The Circle of Life

The Jewish identity is kept alive through specific customs pertaining to the three most important milestones in the lives of people in the community; marriage, birth and death.

Haim E. David with his wife and young daughter
Haim E. David with his wife and young daughter. Ioannina, 30 October 1938
Source of the photograph: The Jewish Museum of Greece,

The Romaniote Jews of Ioannina maintained the demographic balance of their community by upholding strict customs regarding intermarriage which also applied to nearby communities like those of Trikala, Preveza and Corfu until the mid 20th century. In the 19th century marriages had often been arranged by young people’s parents, while until 1940 marriages made through a matchmaker were more common, with lots of comings and goings between the homes of the future bride and groom. As well as a sum of money, the dowry would include everything that was necessary to set up a new household, and these things would be displayed at the bride’s home on the Thursday before the wedding. The reading of the wedding contract, or ketubbah, was a very important moment in any Jewish wedding. The document was drawn up by special assessors and as well as giving a detailed description and evaluation of the dowry, it also made a clear statement of the marital duties of each spouse.

It was also customary for the bride and groom to exchange presents. The bride was usually given a long gold chain. Weddings took place within the first two weeks of the lunar month when the moon was waxing, but not during important religious feasts. The bride-to-be had a ritual bath, called a mikva, on the day before the wedding. It was one of the most important obligations a woman had because it left her spiritually cleansed and pure. Romaniote homes in Ioannina often had a cistern in the basement which served as a bath, or mikva. Weddings took place in the synagogue and were usually held on Sunday afternoons. The couple stood under a huppah, a canopy made of white cloth or a tallit stretched over four poles, symbolising the new household and the sacred roof.

Alef, the circumcision certificate, for Victor Moissis Alcalay
Alef, circumcision certificate, for Victor Moissis Alcalay. Ioannina, 30 July 1910
Source of the photograph: The Jewish Museum of Greece,

The purpose of marriage was always to produce children. For forty days following a birth, the new mother and her newborn child were protected from evil spirits, especially from Lilith, with various customs and talismans to ward them off. In the Romaniote community of Ioannina, as in every traditional community, the birth of a boy called for a great celebration. His circumcision, or Berith Milah, took place eight days after his birth and was followed by his naming ceremony. This ceremony takes place in the home, is led by the mohel, and symbolises the confirmation of God’s Covenant with the Jewish people. There was a uniquely Romaniote custom that was observed in Ioannina. It was the writing of the Alef, the certificate of circumcision, which was decorated with wishes and prayers written in beautiful script and served the purpose of a charm for both mother and child as it hung on the wall along with a broad ribbon and florins threaded on strings. The most usual edible treat among Romaniote Jews at the circumcision celebration was the so-called fnaroh, a sweet made of eggs, sugar and honey. A small family celebration would be held at home after the naming ceremony of girls.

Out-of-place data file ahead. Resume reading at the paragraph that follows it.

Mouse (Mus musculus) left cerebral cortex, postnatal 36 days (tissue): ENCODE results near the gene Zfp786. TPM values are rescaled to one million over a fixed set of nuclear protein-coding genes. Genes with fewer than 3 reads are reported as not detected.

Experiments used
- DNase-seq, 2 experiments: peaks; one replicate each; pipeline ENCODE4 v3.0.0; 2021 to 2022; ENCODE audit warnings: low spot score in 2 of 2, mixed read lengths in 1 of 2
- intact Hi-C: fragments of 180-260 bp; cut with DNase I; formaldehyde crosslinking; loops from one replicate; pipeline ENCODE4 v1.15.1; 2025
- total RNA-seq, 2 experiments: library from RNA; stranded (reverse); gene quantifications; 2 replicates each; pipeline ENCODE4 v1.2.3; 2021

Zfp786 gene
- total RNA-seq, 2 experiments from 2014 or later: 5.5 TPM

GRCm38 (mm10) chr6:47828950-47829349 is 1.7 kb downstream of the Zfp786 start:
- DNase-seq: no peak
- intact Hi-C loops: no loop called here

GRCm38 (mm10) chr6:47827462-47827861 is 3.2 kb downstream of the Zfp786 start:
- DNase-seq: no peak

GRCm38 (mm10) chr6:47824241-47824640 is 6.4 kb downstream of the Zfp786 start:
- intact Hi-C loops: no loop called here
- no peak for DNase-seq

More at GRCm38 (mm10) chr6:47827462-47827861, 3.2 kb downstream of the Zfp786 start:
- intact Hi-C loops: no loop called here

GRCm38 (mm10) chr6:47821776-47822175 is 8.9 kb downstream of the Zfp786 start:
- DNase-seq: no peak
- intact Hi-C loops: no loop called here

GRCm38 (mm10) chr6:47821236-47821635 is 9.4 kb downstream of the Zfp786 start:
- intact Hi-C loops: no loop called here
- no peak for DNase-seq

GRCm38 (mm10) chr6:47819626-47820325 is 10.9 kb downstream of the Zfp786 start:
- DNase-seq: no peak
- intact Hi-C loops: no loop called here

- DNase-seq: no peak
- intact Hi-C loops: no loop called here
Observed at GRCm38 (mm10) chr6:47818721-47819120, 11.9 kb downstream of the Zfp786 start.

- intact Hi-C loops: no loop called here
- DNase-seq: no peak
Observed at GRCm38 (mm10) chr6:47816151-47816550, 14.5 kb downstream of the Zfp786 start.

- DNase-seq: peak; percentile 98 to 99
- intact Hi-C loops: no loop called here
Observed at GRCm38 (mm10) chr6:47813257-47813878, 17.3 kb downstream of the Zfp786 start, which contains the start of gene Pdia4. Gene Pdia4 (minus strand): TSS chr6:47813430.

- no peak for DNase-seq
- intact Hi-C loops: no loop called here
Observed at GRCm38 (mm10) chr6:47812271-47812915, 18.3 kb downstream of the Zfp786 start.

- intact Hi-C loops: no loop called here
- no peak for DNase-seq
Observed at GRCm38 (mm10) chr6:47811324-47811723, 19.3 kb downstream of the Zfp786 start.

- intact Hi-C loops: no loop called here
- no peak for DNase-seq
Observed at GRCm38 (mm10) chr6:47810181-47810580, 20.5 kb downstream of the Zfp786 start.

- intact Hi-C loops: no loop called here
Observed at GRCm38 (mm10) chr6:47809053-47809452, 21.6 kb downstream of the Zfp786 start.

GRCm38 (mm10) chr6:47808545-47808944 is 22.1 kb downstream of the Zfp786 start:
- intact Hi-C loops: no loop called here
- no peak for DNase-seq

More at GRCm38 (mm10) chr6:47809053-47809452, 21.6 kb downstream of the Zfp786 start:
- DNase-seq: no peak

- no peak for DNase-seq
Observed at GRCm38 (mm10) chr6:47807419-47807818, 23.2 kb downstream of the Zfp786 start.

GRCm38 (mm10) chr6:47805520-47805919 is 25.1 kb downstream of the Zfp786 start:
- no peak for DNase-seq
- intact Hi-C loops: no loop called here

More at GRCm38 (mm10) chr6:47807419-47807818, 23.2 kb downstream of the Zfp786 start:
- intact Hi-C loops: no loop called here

At the age of 13 boys became adults in the eyes of their religion. From that time on they were equal members of the community with responsibility for upholding the Law and also for their own actions. The event was celebrated with a Bar-Mitzvah ceremony in the synagogue. After the ceremony the young ‘men’ were given presents, called tefilin, which would be leather cases containing verses of the Torah, a tallit, or prayer shawl to be worn at the synagogue, a kippah or prayer cap and a siddur or prayer book for everyday use.

Finally, death is marked by simple preparations in accordance with Hebrew law, which are undertaken by the Hevra Kedoshah, a Holy Brotherhood of a voluntary and honorary nature. The close family observes a seven-day period of mourning, called the shivah. A candle lit in memory of the deceased in the home of the mourners is kept burning for a whole year.

Source of texts and photos: The Jewish Museum of Greece,